Richard

SHOULD WE GIVE UP ON SOCIAL MEDIA?

SHOULD WE GIVE UP ON SOCIAL MEDIA?

The question came into my mind just now when reading some words written in 1944 from a Nazi prison by Dietrich Bonhoeffer: “Where self-respect is abandoned, where the feeling for human quality and the power of reserve decay, chaos is at the door.  Where impudence is tolerated for the sake of material comfort, self-respect is abandoned, the flood-gates are opened … That is a crime against...

Read More

SUPERIOR STRATEGY = DIFFERENT STRATEGY

SUPERIOR STRATEGY = DIFFERENT STRATEGY

One of the pleasures of being an author who’s written several books is that you can occasionally go back and re-read previous works, and, if they are any good, it’s really surprising how much you can teach yourself!  Today I picked up a book of mine I haven’t re-read for ages – it’s called Smart Strategy, and even though I say so myself, it’s quite fun! This post concentrates on an early section...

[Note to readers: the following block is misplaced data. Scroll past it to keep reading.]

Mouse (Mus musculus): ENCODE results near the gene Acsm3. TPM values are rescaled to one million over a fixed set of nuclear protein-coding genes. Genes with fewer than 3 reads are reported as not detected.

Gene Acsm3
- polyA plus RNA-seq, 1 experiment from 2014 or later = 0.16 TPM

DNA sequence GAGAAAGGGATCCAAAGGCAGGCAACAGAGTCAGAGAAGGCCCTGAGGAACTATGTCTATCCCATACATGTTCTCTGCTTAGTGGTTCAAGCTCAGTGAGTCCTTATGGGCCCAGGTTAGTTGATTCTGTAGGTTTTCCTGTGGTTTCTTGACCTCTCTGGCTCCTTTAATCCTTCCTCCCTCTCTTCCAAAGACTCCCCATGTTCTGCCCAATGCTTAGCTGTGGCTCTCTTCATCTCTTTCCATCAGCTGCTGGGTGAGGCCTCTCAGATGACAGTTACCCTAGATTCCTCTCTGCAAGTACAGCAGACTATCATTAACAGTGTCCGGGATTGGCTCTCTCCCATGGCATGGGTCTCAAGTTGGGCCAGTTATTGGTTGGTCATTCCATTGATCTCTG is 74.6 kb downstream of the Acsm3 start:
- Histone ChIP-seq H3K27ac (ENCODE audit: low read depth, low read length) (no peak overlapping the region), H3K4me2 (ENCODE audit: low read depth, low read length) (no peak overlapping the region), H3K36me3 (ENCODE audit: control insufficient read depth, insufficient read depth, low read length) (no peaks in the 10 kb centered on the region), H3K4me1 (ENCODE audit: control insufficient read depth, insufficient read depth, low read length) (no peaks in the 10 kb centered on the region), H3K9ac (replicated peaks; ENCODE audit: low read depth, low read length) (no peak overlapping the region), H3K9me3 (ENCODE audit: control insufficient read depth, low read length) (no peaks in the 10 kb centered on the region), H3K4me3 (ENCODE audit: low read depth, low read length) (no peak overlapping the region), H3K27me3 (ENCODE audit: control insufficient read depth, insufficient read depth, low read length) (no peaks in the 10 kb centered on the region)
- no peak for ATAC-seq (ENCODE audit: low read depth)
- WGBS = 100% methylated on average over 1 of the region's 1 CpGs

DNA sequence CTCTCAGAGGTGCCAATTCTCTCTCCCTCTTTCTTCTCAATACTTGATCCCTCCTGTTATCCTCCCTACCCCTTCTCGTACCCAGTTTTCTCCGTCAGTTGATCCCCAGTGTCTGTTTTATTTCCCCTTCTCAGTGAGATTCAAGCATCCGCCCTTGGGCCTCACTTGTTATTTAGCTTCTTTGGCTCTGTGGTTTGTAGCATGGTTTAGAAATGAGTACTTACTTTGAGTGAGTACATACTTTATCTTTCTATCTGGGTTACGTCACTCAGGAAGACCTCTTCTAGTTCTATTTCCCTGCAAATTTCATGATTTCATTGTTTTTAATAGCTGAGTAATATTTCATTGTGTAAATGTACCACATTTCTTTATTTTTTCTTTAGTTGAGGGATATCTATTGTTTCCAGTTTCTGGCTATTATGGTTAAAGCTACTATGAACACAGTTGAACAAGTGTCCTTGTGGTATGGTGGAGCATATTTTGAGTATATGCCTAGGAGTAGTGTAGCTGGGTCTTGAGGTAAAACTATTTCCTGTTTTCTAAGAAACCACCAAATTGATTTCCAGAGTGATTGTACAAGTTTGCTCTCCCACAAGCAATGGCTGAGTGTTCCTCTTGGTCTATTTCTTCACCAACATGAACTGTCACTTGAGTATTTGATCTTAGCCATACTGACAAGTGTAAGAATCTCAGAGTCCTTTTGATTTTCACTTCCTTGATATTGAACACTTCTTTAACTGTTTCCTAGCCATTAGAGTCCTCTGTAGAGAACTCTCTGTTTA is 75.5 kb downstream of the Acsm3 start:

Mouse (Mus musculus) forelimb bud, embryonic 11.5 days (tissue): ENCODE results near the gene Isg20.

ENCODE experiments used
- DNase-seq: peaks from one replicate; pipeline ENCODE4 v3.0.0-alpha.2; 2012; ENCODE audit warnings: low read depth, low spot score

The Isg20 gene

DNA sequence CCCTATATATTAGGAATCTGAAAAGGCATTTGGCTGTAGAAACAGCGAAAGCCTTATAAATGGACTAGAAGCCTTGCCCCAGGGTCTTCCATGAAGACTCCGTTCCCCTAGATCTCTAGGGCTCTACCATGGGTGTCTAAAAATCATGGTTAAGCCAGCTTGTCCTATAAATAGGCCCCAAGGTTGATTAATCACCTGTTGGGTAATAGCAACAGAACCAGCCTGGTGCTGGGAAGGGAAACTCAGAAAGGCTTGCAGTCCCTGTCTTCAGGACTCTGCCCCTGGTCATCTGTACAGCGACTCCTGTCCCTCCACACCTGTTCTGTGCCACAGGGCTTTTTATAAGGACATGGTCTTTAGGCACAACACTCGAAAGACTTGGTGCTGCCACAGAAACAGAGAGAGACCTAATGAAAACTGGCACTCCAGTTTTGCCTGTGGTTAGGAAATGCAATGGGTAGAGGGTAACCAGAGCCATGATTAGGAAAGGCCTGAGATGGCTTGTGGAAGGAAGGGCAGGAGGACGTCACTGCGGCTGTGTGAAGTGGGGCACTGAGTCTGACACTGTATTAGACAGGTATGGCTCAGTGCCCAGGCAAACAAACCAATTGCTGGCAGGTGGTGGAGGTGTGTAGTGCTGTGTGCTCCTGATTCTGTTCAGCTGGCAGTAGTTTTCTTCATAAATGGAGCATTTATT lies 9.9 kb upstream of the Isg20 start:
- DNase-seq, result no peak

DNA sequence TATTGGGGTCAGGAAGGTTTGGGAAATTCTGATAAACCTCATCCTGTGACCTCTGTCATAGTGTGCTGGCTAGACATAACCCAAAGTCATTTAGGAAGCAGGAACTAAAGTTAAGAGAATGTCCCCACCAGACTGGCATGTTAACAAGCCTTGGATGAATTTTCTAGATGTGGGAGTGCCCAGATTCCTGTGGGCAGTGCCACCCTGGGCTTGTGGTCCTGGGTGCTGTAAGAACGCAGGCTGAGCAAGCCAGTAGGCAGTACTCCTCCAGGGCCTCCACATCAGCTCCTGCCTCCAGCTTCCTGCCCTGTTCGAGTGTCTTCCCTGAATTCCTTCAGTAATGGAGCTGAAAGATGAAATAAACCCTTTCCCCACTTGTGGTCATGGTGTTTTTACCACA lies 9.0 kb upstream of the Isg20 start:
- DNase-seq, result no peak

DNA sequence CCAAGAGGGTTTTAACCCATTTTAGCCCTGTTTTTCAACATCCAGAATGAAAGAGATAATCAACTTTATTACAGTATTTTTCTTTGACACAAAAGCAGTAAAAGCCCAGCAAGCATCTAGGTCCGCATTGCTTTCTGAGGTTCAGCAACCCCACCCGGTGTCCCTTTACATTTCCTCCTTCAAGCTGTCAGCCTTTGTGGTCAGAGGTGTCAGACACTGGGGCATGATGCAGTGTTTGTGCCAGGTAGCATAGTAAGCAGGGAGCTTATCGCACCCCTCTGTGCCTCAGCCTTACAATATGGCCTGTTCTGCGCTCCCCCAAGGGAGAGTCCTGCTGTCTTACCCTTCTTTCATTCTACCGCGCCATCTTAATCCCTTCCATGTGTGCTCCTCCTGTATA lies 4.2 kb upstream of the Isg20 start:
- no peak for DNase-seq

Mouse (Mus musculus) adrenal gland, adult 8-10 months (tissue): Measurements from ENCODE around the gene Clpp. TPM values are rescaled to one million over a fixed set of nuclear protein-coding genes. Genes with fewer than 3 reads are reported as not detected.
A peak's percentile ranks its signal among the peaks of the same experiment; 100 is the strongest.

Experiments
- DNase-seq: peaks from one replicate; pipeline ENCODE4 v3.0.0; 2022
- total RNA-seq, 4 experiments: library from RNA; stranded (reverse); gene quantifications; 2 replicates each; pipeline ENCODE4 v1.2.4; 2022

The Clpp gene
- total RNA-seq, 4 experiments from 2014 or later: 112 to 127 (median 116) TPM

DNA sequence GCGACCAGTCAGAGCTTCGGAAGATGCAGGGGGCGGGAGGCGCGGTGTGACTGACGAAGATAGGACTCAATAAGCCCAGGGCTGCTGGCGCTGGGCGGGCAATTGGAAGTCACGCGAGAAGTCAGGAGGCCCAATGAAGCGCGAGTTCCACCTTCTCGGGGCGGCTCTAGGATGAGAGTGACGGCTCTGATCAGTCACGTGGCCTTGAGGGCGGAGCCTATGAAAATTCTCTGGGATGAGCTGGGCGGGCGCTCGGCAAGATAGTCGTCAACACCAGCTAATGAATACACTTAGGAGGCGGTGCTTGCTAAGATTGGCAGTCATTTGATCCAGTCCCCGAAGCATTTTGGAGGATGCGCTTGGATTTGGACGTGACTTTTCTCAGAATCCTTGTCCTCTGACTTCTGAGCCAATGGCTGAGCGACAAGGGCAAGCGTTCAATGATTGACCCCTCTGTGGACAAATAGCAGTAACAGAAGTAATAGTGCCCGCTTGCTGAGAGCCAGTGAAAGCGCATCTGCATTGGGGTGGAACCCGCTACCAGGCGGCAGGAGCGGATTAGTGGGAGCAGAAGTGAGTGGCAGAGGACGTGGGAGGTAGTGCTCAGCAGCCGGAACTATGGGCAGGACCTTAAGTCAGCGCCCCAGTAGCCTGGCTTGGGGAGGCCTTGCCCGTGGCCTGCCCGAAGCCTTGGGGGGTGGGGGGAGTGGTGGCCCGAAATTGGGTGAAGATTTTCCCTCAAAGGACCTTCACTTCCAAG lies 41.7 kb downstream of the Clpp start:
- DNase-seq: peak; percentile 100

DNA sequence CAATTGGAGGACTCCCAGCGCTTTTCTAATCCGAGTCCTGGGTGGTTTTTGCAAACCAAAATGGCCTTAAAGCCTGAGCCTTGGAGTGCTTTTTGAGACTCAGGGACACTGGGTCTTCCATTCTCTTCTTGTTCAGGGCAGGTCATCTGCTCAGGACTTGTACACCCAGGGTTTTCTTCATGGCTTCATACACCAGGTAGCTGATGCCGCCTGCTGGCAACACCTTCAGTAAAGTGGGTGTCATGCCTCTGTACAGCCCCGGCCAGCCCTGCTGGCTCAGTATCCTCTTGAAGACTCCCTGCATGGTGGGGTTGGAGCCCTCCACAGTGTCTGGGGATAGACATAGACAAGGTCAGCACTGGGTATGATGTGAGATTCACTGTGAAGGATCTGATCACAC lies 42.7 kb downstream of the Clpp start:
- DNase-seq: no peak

Read More

AN OLDIE & SHORTY BUT GOODY: THE VON MANSTEIN MATRIX

AN OLDIE & SHORTY BUT GOODY: THE VON MANSTEIN MATRIX

“There are only four types of officer.  First, there are the lazy, stupid ones.  Leave them alone – they do no harm.  Second, there are the hard-working intelligent ones.  They make excellent staff officers, ensuring that every detail is properly considered.  Third, there are the hard-working, stupid ones.  These people are a menace and must be fired at once.  They create irrelevant work for...

Read More

THE SUPREME VIRTUE OF ‘HAVING BEEN’

THE SUPREME VIRTUE OF ‘HAVING BEEN’

“Man considers only the stubble field of transitoriness, and overlooks the full granaries of the past, wherein he has salvaged once and for all his deeds, his joys, and also his sufferings.  Nothing can be undone, and nothing can be done away with.  I should say, having been is the surest kind of being.” My text for this post comes from Viktor Frankl, concentration camp survivor who developed...

Read More

11 FUNDAMENTAL BUSINESS CONCEPTS

11 FUNDAMENTAL BUSINESS CONCEPTS

“Conceptual thinking is the skeleton or the framework on which all the other choices are sorted out.  A concept is by its nature an oversimplification.  Yet its fundamental relationships are so powerful and important that they will tend to override all except the most extreme exceptions.” So wrote the Pope of business thinking – Bruce Henderson – in 1977.  “Concepts are simple in statement,” he...

Read More